Here's a thoughtful approach to sandwich-to-mouth delivery from Eater Jeff in San Francisco (along with Jeff's above demonstration photo):
Little is it known that the perfect sandwich grab is actually not a two handed grab (originally designed to accomplish minimal mass of sandwich acceleration), but a one-handed, open palmed, finger-sprawled and action-ready hand arrangement. The palm is placed on the side near the posterior of the sandwich and the thumb, forefinger, middle finger, and ring finger straddle the tops and bottoms of the sandwich while the pinky finger sprawls directly across and against the back of the sandwich. This retains the sandwich mass with each bite and prevents sauce leakage, which directly translates into more deliciousness, less napkins, and less mess.
As bites progress towards the grabbing hand, the user can then use the other free hand to peel back sandwich wrap and grab juices, chips, or napkins as needed while the grabbing hand can rotate and readjust to accommodate for how the sandwich innards may have shifted during bite.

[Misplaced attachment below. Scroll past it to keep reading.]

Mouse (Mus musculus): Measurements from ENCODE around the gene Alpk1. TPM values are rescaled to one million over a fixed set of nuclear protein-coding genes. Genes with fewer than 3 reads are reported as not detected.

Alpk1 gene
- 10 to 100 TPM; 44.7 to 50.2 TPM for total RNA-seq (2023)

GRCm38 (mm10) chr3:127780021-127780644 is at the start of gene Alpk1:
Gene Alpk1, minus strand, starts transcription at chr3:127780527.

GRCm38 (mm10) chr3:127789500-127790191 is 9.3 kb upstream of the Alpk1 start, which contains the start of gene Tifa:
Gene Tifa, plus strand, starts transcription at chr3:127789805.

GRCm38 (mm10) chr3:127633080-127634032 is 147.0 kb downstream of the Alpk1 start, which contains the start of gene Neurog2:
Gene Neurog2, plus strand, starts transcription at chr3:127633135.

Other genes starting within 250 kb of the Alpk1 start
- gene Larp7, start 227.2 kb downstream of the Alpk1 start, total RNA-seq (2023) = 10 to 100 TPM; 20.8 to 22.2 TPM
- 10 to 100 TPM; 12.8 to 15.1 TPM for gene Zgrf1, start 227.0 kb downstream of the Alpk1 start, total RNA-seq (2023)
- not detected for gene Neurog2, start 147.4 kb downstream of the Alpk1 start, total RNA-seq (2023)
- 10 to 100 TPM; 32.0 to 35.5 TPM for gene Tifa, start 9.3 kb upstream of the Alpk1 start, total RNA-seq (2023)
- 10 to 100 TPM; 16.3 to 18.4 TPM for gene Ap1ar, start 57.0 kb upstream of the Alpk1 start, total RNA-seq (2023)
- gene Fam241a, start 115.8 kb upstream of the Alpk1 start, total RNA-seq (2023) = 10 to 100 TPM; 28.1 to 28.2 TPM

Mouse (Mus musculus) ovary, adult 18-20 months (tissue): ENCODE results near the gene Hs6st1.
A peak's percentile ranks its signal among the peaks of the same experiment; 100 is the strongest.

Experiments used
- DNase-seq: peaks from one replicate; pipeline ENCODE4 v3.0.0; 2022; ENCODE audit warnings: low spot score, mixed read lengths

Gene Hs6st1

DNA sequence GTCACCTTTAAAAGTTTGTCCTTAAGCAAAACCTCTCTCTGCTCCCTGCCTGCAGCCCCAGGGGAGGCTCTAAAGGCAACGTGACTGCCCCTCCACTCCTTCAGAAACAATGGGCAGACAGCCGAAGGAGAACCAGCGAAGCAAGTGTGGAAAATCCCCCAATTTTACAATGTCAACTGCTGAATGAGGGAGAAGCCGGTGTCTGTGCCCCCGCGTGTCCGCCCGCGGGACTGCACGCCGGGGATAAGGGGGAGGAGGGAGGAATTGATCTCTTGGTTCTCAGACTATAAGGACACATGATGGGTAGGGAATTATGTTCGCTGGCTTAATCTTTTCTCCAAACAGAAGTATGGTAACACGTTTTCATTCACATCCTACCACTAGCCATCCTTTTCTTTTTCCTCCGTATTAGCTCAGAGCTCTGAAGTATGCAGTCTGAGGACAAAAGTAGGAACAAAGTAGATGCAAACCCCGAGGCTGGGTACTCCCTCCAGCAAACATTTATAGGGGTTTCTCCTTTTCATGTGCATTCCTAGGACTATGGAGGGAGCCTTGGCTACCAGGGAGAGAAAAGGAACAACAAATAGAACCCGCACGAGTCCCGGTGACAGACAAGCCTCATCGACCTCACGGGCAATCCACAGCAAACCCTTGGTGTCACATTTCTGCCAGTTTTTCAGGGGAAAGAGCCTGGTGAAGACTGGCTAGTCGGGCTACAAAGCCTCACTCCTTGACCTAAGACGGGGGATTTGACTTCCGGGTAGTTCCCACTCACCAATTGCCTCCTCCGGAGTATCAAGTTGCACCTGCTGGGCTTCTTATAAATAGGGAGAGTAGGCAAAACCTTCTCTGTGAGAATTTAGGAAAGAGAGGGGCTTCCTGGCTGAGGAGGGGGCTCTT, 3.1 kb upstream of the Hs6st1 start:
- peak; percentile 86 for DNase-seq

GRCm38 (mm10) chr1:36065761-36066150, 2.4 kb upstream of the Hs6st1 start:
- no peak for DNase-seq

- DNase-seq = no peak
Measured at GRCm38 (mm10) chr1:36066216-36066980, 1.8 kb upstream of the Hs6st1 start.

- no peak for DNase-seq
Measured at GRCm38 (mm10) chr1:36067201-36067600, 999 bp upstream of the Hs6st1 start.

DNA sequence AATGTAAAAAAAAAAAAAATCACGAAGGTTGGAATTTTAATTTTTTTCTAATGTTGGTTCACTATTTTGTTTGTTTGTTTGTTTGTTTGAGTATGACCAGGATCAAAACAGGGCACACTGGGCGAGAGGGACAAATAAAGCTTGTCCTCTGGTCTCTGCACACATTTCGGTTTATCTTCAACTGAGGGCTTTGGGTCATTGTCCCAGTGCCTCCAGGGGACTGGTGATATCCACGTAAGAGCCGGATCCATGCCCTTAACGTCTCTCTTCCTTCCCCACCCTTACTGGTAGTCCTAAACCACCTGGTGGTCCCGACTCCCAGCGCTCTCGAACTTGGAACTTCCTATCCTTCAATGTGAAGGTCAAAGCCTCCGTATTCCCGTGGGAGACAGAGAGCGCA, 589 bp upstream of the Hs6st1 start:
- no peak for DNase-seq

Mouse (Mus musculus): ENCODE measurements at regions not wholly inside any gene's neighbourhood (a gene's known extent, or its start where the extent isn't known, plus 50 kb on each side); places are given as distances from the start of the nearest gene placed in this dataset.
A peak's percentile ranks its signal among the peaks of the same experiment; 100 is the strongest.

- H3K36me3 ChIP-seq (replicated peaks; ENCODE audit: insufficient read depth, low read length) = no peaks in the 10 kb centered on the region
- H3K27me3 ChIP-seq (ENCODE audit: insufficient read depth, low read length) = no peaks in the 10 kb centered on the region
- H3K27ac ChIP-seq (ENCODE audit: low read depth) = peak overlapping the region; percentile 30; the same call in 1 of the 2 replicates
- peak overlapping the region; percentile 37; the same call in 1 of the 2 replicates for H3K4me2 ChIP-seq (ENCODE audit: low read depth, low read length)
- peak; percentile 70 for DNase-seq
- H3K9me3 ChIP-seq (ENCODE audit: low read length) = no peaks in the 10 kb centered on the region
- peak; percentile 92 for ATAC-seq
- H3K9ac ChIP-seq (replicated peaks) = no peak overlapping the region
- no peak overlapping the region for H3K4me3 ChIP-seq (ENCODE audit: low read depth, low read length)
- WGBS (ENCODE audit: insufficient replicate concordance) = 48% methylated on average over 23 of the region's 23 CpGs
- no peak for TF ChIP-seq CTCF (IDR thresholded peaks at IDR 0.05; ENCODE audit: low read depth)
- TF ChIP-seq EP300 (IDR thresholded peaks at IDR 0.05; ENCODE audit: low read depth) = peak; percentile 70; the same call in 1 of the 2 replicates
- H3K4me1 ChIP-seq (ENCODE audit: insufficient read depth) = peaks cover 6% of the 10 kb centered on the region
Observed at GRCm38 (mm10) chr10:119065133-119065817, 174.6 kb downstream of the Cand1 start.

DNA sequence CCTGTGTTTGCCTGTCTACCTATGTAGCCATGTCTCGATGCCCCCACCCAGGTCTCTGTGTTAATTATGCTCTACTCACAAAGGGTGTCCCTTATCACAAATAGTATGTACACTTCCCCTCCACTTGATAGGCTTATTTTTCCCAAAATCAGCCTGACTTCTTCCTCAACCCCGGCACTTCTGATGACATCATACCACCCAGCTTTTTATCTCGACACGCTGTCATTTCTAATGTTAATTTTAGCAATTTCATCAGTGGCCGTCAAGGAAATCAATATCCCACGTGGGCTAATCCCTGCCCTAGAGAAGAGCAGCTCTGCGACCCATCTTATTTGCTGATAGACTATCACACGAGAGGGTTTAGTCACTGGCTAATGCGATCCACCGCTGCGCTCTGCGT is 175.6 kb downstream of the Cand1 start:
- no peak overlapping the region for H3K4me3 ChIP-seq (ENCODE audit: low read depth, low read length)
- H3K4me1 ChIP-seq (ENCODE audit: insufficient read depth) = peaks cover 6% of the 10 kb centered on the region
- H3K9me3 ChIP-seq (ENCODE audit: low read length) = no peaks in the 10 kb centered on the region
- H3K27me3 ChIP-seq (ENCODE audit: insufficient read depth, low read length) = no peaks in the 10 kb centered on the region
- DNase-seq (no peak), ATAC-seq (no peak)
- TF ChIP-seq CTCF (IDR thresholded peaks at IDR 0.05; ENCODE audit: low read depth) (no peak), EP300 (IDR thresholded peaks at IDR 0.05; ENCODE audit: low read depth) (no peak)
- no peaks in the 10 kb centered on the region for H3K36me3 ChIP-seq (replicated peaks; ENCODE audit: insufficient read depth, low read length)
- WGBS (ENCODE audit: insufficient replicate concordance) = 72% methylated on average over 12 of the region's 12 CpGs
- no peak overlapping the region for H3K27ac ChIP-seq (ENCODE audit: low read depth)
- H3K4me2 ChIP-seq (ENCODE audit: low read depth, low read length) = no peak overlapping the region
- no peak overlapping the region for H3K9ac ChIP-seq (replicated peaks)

Here's my take on this grip...
I actually have tried this approach on occasion, and I do think it has its place. It works best when you have large ingredients in danger of falling out, because even something as slim as a pinky finger can hold a larger ingredient in place. However, I don't know that this works as a go-to grip. First, most sandwiches don't have paper, and second, Jeff's claim that the pinkie can hold in sauce is dubious. This grip puts a lot of pressure on the pinky, traditionally the weakest finger.
Despite my reservations, I applaud the amount of thought and consideration Jeff has put into this grip. He is clearly worthy of the Eater moniker! /dan